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Inaudibility Cloaks
  • So the invisibility cloaks we were promised have remained stubbornly 'just over the horizon' ever since we first heard about them. Yes, we've seen unconvincing greenish images projected onto a rain mac mounted with hundreds of cameras, but the metamaterials with negative refractive indexes that can bend visible light completely around an object still haven't appeared.

    Or maybe they have and we just can't see them.

    Either way, you can apparently produce the same effect on sound-waves by precisely stacking special plastics drilled with particular arrays of holes.

    Obviously the first thing that came to mind for the media was military applications, especially sonar cloaking, but the BBC article suggests that the same technology could be used for giving music venues better acoustics (presumably by 'removing' pillars etc. by allowing sound to pass through them unhindered) or even sound-proofing, though I don't really understand how the latter could work.

    Seems to have been floating around a few months before anybody (except physicists?) started talking about it.

    So - other potential uses? It makes me think of the architectural listening device Jessica discovers when the Atriedes first get to Dune but I'm sure that there's a lot of nicer potential applications.
  • Hee!



    "It's almost like someone could take a pencil and poke holes in a particular way in the plastic," he told BBC News.

    Potential applications: Anything you don't want to be heard. From torture chambers to classified briefing rooms to engine blocks to hotel rooms. I've done some recording for video/movies, and it's *amazing* how many unwanted sounds there are even in a "quiet" environment. Crickets in the woods. The refrigerator in an empty house. Traffic near a campsite. Ooo - portable baffles you could put around fluorescent lights and air conditioners! Shh! No more hum!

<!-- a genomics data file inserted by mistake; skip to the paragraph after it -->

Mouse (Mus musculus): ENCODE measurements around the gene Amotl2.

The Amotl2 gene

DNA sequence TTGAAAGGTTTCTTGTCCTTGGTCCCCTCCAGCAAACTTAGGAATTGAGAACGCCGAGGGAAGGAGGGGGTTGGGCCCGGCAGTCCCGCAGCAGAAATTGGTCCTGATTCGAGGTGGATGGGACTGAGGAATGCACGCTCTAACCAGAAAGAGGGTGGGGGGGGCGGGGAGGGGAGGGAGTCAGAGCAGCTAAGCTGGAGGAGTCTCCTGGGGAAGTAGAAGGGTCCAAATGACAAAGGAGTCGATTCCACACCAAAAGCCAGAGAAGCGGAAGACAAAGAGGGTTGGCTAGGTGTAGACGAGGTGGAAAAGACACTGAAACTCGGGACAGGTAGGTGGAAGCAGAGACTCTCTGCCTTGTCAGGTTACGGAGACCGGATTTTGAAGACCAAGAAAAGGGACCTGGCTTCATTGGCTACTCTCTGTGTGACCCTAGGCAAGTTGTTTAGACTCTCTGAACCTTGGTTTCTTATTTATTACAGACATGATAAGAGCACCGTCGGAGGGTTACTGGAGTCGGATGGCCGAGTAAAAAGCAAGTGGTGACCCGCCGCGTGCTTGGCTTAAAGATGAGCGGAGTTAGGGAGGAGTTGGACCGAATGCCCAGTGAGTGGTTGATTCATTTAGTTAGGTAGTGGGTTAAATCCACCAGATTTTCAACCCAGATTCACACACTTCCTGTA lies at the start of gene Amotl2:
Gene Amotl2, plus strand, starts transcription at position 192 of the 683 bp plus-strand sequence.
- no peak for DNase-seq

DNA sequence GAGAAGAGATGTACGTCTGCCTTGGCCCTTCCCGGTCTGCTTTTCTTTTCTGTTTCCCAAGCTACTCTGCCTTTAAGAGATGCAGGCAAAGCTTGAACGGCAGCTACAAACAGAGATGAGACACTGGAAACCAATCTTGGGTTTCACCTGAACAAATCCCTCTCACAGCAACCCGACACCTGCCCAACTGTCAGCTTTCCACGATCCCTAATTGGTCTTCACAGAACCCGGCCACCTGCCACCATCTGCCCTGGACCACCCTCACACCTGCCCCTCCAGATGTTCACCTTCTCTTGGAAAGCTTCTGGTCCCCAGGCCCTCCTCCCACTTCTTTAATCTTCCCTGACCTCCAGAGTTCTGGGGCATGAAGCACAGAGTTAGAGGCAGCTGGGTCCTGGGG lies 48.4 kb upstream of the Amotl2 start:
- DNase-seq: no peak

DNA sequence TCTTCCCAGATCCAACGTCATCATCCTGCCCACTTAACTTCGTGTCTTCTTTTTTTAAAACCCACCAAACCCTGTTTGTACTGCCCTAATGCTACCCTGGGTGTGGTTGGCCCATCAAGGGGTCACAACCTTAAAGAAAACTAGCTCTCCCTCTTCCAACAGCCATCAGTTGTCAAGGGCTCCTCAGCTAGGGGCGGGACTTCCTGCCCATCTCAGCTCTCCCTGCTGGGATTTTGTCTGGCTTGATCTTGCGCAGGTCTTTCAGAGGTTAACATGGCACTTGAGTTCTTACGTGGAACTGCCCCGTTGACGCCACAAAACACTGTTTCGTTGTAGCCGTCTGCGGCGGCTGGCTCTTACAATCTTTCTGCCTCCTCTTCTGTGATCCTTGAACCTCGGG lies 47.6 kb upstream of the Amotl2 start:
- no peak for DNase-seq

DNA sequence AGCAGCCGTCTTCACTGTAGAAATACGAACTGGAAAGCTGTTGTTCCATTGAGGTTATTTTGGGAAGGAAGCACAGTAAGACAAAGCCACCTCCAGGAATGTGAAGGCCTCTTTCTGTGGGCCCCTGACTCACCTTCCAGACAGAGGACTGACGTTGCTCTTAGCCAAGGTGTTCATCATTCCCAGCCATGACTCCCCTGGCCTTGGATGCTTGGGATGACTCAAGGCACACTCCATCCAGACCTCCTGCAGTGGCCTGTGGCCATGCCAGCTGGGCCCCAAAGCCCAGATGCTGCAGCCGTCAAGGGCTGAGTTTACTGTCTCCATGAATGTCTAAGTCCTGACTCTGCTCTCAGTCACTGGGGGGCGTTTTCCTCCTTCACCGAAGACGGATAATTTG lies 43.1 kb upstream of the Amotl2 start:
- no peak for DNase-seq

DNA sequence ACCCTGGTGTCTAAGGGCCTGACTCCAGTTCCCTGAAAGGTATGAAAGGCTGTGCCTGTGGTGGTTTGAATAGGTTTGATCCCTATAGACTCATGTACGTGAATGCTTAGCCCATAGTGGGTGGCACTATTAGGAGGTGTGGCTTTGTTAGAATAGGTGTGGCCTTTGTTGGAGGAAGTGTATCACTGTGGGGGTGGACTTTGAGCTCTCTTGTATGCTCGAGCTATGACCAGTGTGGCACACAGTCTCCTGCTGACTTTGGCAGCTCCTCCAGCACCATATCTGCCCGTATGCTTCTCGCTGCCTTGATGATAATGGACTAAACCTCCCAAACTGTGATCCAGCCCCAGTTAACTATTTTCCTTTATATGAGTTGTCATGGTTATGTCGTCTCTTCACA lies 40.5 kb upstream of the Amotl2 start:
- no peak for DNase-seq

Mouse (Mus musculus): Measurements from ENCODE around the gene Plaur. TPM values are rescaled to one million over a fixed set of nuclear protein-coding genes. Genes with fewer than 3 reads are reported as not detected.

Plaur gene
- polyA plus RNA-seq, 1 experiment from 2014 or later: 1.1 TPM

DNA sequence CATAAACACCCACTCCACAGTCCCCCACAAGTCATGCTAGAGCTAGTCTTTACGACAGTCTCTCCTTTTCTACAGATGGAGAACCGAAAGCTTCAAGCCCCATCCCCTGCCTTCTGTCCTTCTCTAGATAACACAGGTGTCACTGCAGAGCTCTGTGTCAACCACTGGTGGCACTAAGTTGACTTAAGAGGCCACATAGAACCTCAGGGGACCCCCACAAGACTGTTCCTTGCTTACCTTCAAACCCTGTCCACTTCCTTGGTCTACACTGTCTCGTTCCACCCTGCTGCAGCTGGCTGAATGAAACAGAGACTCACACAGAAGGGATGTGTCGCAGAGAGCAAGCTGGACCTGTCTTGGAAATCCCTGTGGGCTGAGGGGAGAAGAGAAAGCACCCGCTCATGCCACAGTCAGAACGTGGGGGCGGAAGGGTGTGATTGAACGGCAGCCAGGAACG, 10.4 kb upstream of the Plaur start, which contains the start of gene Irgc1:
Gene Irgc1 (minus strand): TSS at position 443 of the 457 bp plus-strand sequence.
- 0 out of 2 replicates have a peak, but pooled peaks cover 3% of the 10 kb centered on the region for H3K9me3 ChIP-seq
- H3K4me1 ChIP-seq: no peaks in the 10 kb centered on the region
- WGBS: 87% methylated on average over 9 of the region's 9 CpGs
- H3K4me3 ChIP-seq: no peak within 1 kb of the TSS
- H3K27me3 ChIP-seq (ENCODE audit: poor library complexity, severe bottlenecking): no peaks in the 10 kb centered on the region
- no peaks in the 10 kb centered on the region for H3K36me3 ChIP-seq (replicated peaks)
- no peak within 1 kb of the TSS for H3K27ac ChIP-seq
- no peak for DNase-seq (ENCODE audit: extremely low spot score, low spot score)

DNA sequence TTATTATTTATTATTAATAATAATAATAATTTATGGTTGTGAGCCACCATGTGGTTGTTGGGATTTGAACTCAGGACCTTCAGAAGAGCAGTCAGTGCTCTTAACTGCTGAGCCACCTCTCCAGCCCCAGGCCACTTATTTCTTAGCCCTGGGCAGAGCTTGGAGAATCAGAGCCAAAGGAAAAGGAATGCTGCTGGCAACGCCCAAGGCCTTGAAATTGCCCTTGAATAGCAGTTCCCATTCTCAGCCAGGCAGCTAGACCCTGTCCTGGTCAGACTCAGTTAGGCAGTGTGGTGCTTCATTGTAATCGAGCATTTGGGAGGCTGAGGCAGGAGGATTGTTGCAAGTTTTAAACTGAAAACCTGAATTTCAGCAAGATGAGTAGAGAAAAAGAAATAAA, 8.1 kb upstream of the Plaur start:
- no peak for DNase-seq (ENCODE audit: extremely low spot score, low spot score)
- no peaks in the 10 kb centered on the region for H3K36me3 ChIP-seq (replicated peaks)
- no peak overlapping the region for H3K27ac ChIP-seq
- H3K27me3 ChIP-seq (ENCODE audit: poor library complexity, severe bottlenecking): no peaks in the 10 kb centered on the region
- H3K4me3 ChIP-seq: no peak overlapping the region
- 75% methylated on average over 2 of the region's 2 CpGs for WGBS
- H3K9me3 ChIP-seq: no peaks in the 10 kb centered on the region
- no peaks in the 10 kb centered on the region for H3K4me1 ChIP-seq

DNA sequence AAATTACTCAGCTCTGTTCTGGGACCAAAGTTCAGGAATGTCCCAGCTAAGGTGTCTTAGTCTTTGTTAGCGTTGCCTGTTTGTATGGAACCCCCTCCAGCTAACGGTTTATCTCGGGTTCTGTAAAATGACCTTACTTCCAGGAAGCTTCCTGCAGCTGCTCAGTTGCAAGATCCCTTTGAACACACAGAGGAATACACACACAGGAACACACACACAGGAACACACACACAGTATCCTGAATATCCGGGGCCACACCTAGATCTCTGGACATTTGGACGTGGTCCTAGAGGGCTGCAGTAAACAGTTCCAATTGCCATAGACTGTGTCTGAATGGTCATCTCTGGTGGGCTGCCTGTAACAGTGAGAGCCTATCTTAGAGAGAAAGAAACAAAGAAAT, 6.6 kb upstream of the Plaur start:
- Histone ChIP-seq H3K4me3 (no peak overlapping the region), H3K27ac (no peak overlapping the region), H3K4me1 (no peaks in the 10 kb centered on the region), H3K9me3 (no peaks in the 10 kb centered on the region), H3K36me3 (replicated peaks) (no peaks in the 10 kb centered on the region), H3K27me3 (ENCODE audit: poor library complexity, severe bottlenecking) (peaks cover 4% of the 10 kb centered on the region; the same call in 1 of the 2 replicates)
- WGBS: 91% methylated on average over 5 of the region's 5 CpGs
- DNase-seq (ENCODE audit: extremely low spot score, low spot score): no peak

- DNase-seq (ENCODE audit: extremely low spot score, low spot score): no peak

• This is going to be used against drummers, isn't it?

    Joking, of course. Application in live sound, so there's less overspill from the kit and amps, could be useful where appearance is less of an issue.
  • Rakish_Mottle said: the metamaterials with negative refractive indexes that can bend visible light completely around an object still haven't appeared.


    Oh, I could swear they've managed some - I'm pretty sure I've read articles in actual Science magazines (probably Sci Am). It's just they haven't gotten to use them to cloak anything on a decently macro scale yet.

    --Ember--
  • I'm picturing the graphic now - an image with a row of diagonal lines on it, a little blurry, like a photo of liquid crystal....

    I think the trick might be "visible light" - I'd have to look it up, but I believe it was demonstrating the principle by bending certain frequencies around something very small. 

    Duke did it with microwaves (possibly the one I'm thinking of, though it seems too old): http://today.duke.edu/2006/10/cloakdemo.html 
    And in Michigan, they did it with the infrared last summer: http://www.sciencedaily.com/releases/2010/07/100721164007.htm

    So it's really just a matter of time. 


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